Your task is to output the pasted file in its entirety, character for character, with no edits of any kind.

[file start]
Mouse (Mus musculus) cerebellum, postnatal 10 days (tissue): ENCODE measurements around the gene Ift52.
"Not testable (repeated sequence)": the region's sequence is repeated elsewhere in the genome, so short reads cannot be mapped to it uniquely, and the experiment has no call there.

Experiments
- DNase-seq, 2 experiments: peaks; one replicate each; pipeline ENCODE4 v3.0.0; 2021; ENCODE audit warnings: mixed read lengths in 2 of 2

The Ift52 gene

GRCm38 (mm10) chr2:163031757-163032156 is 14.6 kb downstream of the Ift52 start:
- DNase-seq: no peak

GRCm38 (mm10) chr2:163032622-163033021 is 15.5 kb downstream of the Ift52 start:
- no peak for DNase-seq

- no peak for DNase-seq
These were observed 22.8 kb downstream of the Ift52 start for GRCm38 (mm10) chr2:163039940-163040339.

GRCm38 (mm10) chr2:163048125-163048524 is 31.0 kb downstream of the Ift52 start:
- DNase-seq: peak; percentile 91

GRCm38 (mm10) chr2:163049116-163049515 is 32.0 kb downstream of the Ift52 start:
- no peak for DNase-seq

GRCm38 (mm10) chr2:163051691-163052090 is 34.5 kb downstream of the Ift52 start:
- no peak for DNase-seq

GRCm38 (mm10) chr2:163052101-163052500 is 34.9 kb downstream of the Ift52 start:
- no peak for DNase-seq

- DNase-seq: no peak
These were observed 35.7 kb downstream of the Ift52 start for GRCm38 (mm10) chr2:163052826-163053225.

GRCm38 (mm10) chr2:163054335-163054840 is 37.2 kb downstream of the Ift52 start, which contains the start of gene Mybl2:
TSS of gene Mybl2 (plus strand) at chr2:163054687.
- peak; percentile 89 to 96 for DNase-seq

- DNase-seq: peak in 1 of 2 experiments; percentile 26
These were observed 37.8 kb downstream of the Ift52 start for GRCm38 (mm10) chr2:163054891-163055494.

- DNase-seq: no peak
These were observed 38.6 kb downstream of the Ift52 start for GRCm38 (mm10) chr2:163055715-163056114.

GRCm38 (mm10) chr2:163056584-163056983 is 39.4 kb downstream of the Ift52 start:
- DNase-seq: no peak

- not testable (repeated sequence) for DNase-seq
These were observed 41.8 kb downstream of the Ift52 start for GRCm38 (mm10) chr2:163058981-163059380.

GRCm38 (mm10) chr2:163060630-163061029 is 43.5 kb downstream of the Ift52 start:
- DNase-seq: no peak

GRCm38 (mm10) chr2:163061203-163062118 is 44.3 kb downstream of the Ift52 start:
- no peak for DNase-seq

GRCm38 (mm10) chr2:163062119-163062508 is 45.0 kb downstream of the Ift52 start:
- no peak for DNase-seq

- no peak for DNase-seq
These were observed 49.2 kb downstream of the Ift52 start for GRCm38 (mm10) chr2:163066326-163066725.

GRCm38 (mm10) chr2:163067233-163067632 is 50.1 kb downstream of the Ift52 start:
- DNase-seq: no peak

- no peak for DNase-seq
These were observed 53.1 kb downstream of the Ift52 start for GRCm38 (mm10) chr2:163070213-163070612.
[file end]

Mouse (Mus musculus) cerebellum, postnatal 10 days (tissue): ENCODE measurements around the gene Ift52.
"Not testable (repeated sequence)": the region's sequence is repeated elsewhere in the genome, so short reads cannot be mapped to it uniquely, and the experiment has no call there.

Experiments
- DNase-seq, 2 experiments: peaks; one replicate each; pipeline ENCODE4 v3.0.0; 2021; ENCODE audit warnings: mixed read lengths in 2 of 2

The Ift52 gene

GRCm38 (mm10) chr2:163031757-163032156 is 14.6 kb downstream of the Ift52 start:
- DNase-seq: no peak

GRCm38 (mm10) chr2:163032622-163033021 is 15.5 kb downstream of the Ift52 start:
- no peak for DNase-seq

- no peak for DNase-seq
These were observed 22.8 kb downstream of the Ift52 start for GRCm38 (mm10) chr2:163039940-163040339.

GRCm38 (mm10) chr2:163048125-163048524 is 31.0 kb downstream of the Ift52 start:
- DNase-seq: peak; percentile 91

GRCm38 (mm10) chr2:163049116-163049515 is 32.0 kb downstream of the Ift52 start:
- no peak for DNase-seq

GRCm38 (mm10) chr2:163051691-163052090 is 34.5 kb downstream of the Ift52 start:
- no peak for DNase-seq

GRCm38 (mm10) chr2:163052101-163052500 is 34.9 kb downstream of the Ift52 start:
- no peak for DNase-seq

- DNase-seq: no peak
These were observed 35.7 kb downstream of the Ift52 start for GRCm38 (mm10) chr2:163052826-163053225.

GRCm38 (mm10) chr2:163054335-163054840 is 37.2 kb downstream of the Ift52 start, which contains the start of gene Mybl2:
TSS of gene Mybl2 (plus strand) at chr2:163054687.
- peak; percentile 89 to 96 for DNase-seq

- DNase-seq: peak in 1 of 2 experiments; percentile 26
These were observed 37.8 kb downstream of the Ift52 start for GRCm38 (mm10) chr2:163054891-163055494.

- DNase-seq: no peak
These were observed 38.6 kb downstream of the Ift52 start for GRCm38 (mm10) chr2:163055715-163056114.

GRCm38 (mm10) chr2:163056584-163056983 is 39.4 kb downstream of the Ift52 start:
- DNase-seq: no peak

- not testable (repeated sequence) for DNase-seq
These were observed 41.8 kb downstream of the Ift52 start for GRCm38 (mm10) chr2:163058981-163059380.

GRCm38 (mm10) chr2:163060630-163061029 is 43.5 kb downstream of the Ift52 start:
- DNase-seq: no peak

GRCm38 (mm10) chr2:163061203-163062118 is 44.3 kb downstream of the Ift52 start:
- no peak for DNase-seq

GRCm38 (mm10) chr2:163062119-163062508 is 45.0 kb downstream of the Ift52 start:
- no peak for DNase-seq

- no peak for DNase-seq
These were observed 49.2 kb downstream of the Ift52 start for GRCm38 (mm10) chr2:163066326-163066725.

GRCm38 (mm10) chr2:163067233-163067632 is 50.1 kb downstream of the Ift52 start:
- DNase-seq: no peak

- no peak for DNase-seq
These were observed 53.1 kb downstream of the Ift52 start for GRCm38 (mm10) chr2:163070213-163070612.